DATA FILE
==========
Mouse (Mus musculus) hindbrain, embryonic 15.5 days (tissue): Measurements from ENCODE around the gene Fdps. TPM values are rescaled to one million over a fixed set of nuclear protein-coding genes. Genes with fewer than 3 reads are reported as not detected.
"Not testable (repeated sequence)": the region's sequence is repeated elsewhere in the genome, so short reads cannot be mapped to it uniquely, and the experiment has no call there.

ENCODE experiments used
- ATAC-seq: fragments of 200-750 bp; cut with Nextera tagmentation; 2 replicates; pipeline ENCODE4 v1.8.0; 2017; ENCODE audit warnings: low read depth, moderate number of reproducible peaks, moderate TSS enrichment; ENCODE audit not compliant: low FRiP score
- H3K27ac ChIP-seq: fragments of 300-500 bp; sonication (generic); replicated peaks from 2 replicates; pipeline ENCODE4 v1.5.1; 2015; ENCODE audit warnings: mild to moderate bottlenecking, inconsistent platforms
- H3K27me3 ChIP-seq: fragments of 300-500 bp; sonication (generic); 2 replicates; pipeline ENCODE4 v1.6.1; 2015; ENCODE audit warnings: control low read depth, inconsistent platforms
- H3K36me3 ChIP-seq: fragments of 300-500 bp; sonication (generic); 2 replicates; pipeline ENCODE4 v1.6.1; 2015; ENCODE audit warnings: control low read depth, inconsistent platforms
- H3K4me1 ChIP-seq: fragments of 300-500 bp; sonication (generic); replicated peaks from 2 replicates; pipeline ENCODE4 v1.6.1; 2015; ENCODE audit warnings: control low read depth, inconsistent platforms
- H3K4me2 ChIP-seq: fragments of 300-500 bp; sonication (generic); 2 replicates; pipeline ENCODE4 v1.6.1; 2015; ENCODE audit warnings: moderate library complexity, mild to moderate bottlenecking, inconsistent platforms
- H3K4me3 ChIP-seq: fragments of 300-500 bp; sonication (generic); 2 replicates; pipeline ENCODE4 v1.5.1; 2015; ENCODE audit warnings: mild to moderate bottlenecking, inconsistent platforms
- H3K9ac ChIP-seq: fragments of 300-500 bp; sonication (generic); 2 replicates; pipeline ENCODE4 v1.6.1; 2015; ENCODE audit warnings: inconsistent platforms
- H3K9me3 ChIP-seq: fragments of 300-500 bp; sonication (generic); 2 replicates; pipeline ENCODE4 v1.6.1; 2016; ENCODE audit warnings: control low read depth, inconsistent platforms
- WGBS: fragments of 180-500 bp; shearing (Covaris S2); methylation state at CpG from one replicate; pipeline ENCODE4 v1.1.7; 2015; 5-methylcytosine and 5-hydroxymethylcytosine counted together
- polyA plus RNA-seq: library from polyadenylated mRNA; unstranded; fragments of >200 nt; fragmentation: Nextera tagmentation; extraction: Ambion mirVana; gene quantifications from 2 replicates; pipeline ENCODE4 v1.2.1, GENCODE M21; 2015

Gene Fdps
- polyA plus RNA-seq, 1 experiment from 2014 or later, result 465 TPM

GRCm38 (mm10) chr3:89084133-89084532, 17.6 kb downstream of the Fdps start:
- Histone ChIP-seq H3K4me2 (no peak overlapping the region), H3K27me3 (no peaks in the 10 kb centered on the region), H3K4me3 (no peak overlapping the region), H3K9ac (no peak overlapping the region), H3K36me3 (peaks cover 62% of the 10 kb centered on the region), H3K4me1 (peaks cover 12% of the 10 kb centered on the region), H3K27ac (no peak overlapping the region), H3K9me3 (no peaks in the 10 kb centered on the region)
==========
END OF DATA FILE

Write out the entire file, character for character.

Mouse (Mus musculus) hindbrain, embryonic 15.5 days (tissue): Measurements from ENCODE around the gene Fdps. TPM values are rescaled to one million over a fixed set of nuclear protein-coding genes. Genes with fewer than 3 reads are reported as not detected.
"Not testable (repeated sequence)": the region's sequence is repeated elsewhere in the genome, so short reads cannot be mapped to it uniquely, and the experiment has no call there.

ENCODE experiments used
- ATAC-seq: fragments of 200-750 bp; cut with Nextera tagmentation; 2 replicates; pipeline ENCODE4 v1.8.0; 2017; ENCODE audit warnings: low read depth, moderate number of reproducible peaks, moderate TSS enrichment; ENCODE audit not compliant: low FRiP score
- H3K27ac ChIP-seq: fragments of 300-500 bp; sonication (generic); replicated peaks from 2 replicates; pipeline ENCODE4 v1.5.1; 2015; ENCODE audit warnings: mild to moderate bottlenecking, inconsistent platforms
- H3K27me3 ChIP-seq: fragments of 300-500 bp; sonication (generic); 2 replicates; pipeline ENCODE4 v1.6.1; 2015; ENCODE audit warnings: control low read depth, inconsistent platforms
- H3K36me3 ChIP-seq: fragments of 300-500 bp; sonication (generic); 2 replicates; pipeline ENCODE4 v1.6.1; 2015; ENCODE audit warnings: control low read depth, inconsistent platforms
- H3K4me1 ChIP-seq: fragments of 300-500 bp; sonication (generic); replicated peaks from 2 replicates; pipeline ENCODE4 v1.6.1; 2015; ENCODE audit warnings: control low read depth, inconsistent platforms
- H3K4me2 ChIP-seq: fragments of 300-500 bp; sonication (generic); 2 replicates; pipeline ENCODE4 v1.6.1; 2015; ENCODE audit warnings: moderate library complexity, mild to moderate bottlenecking, inconsistent platforms
- H3K4me3 ChIP-seq: fragments of 300-500 bp; sonication (generic); 2 replicates; pipeline ENCODE4 v1.5.1; 2015; ENCODE audit warnings: mild to moderate bottlenecking, inconsistent platforms
- H3K9ac ChIP-seq: fragments of 300-500 bp; sonication (generic); 2 replicates; pipeline ENCODE4 v1.6.1; 2015; ENCODE audit warnings: inconsistent platforms
- H3K9me3 ChIP-seq: fragments of 300-500 bp; sonication (generic); 2 replicates; pipeline ENCODE4 v1.6.1; 2016; ENCODE audit warnings: control low read depth, inconsistent platforms
- WGBS: fragments of 180-500 bp; shearing (Covaris S2); methylation state at CpG from one replicate; pipeline ENCODE4 v1.1.7; 2015; 5-methylcytosine and 5-hydroxymethylcytosine counted together
- polyA plus RNA-seq: library from polyadenylated mRNA; unstranded; fragments of >200 nt; fragmentation: Nextera tagmentation; extraction: Ambion mirVana; gene quantifications from 2 replicates; pipeline ENCODE4 v1.2.1, GENCODE M21; 2015

Gene Fdps
- polyA plus RNA-seq, 1 experiment from 2014 or later, result 465 TPM

GRCm38 (mm10) chr3:89084133-89084532, 17.6 kb downstream of the Fdps start:
- Histone ChIP-seq H3K4me2 (no peak overlapping the region), H3K27me3 (no peaks in the 10 kb centered on the region), H3K4me3 (no peak overlapping the region), H3K9ac (no peak overlapping the region), H3K36me3 (peaks cover 62% of the 10 kb centered on the region), H3K4me1 (peaks cover 12% of the 10 kb centered on the region), H3K27ac (no peak overlapping the region), H3K9me3 (no peaks in the 10 kb centered on the region)